DAVID: Casting the film came in two parts. As I was doing the rewrites I had a number of local actors in mind for certain existing roles, along with some characters added in rewrites. Most of those actors ended up in the film, though some not in the roles I first envisioned.

The leads and a few supporting roles came through auditioning at Nevada casting working with Juli Green. She was a huge help, specifically with finding the leads. We auditioned from LA and SF, but ended up casting two local actors. Juli ended up becoming another producer on the film and was instrumental in the films success.

One interesting casting was a native American role. We were not able to find an actor for it. One of the actors, a long time Reno veteran Tom Plunkett, took the role. Now Tom is very much Caucasian so I simply added one line to the script. One of the leads asks him his name and he answers, " Sam the Indian." "Sam the Indian?" replies TJ. Sam replies, "Ten percent." It became a good joke in the script and Tom was amazing as usual.

What kind of camera did you use to shoot the movie -- and what did you love about it and hate about it?

DAVID: We shot on a Red camera. Tyler already owned most of the equipment we needed and was willing to use it for the project. If I remember right, the Red was pretty new and I think he wanted to put it through its paces.

Tyler was huge to this production. Knowledge, talent, equipment. Without him this film would not have happened.  I loved having a Red to shoot with. As far as good and bad things you would have to ask Tyler, I only had the thing in my hands once or twice.

What was the smartest thing you did during production? The dumbest?

DAVID: Boy the smartest thing done during production? Tyler and I did a lot of scouting for locations. I really knew what I wanted. We got lucky and found perfect places such as Middlegate NV and Hazen NV. Having our locations set helped out a lot.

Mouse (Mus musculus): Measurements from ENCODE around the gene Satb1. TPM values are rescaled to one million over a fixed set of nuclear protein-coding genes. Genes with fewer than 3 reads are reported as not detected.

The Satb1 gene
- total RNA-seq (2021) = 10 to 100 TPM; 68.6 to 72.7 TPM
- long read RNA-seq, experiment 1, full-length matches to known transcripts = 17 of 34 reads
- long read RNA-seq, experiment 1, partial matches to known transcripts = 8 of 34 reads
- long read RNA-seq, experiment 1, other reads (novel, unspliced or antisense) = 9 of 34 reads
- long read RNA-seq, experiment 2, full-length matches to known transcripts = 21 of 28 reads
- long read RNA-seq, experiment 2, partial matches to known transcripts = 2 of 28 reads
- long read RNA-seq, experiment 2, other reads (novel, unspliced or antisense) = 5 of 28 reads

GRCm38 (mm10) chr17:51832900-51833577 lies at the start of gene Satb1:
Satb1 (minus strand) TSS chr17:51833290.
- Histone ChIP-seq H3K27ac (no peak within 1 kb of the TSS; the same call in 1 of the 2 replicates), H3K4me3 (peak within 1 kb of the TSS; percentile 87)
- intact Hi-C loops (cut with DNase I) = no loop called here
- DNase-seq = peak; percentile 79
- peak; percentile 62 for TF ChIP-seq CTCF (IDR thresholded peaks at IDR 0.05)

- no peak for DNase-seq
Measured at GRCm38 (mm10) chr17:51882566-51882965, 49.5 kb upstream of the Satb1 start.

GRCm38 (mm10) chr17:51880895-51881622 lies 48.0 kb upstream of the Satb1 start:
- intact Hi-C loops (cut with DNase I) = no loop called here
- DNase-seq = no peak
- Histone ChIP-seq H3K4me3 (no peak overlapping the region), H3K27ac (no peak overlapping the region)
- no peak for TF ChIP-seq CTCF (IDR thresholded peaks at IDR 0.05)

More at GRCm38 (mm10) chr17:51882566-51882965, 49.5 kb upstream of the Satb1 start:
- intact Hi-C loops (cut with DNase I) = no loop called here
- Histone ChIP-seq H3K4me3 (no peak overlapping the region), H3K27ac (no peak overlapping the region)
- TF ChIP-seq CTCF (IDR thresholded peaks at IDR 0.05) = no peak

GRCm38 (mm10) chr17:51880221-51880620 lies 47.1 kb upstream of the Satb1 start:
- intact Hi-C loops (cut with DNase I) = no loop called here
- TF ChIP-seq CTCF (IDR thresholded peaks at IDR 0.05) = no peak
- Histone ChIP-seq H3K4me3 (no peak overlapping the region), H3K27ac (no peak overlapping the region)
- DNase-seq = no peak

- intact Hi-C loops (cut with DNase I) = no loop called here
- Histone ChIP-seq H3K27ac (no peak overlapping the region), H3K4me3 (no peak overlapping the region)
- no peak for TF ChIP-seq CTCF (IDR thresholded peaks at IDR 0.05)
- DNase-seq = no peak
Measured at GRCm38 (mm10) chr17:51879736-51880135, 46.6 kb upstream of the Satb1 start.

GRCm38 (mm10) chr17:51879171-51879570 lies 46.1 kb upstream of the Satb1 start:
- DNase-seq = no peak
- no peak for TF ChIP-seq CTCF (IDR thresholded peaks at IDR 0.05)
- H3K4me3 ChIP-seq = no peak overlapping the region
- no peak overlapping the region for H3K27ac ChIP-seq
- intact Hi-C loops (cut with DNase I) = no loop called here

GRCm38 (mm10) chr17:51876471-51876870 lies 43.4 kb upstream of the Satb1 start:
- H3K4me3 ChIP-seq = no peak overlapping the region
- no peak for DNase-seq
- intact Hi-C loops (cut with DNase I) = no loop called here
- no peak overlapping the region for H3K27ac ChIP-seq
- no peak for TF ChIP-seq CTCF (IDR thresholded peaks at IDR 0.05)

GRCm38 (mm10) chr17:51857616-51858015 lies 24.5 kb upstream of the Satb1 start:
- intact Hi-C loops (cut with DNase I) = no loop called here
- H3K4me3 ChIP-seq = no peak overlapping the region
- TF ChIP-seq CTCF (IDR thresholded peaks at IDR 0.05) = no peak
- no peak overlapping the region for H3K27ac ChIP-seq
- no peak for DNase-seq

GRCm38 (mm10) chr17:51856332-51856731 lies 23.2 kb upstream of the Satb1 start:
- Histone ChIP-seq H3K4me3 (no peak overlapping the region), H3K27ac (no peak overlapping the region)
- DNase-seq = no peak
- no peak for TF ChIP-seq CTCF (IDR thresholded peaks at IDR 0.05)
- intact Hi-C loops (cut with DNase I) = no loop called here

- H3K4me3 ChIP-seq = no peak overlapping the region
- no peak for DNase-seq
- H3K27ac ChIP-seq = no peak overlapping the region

The dumbest thing I think would be not doing dailies at the end of each shoot day. Of course you have to understand the initial 10 days of principal shooting were on an average of 17 to 26 hours. Sleep was necessary. But dailies would have helped with continuity issues. We had a few of those.

And, finally, what did you learn from making the film that you have taken to other projects?

DAVID: My partner Scott Dundas and I have started a little production company and we have shot 3 short films since. They average about 18 min or so.

Doing those films I have used many lessons learned from Nowhere.  Each film has it's own challenges ya know. I find every film I do has it's own lessons to teach.

Thursday, October 23, 2014

Chris White on "Cinema Purgatorio"

What was your filmmaking background before making Cinema Purgatorio?

CHRIS: I’ve always been into fiction...short stories, novels, even poetry and song lyrics. In high school I discovered improvisation and acting; which led to my majoring in Drama in college. So my path to filmmaker came by way of live theatre making, ad copywriting, amateur photography...even graphic design.

With the rise of DSLRs, I saw an opportunity, and with my wife Emily, started making films in 2009. Cinema Purgatorio is my third feature-length project, and the most sophisticated in terms of process. It’s also my most raw and honest work to date.

Where did the idea come from and what was the writing process like? 

CHRIS: I was in the middle of a disappointing collaboration with another screenwriter, when Emily and I decided to put that project on hold and make Cinema Purgatorio. We wrote the screenplay in just a couple of weeks: filmmaking couple decides to participate in a 48-hour film festival that Bill Murray is to be a judge for...everything goes bad, really bad, but in the process they realize that they don’t need Bill Murray to be successful and happy. It was really our way of encouraging each other, of refocusing and recommitting to our career plan.

Can you talk about how you raised your budget and your financial plan for recouping your costs?

CHRIS: Cinema Purgatorio cost $50,000 to make and that sum was raised privately from about half a dozen investors.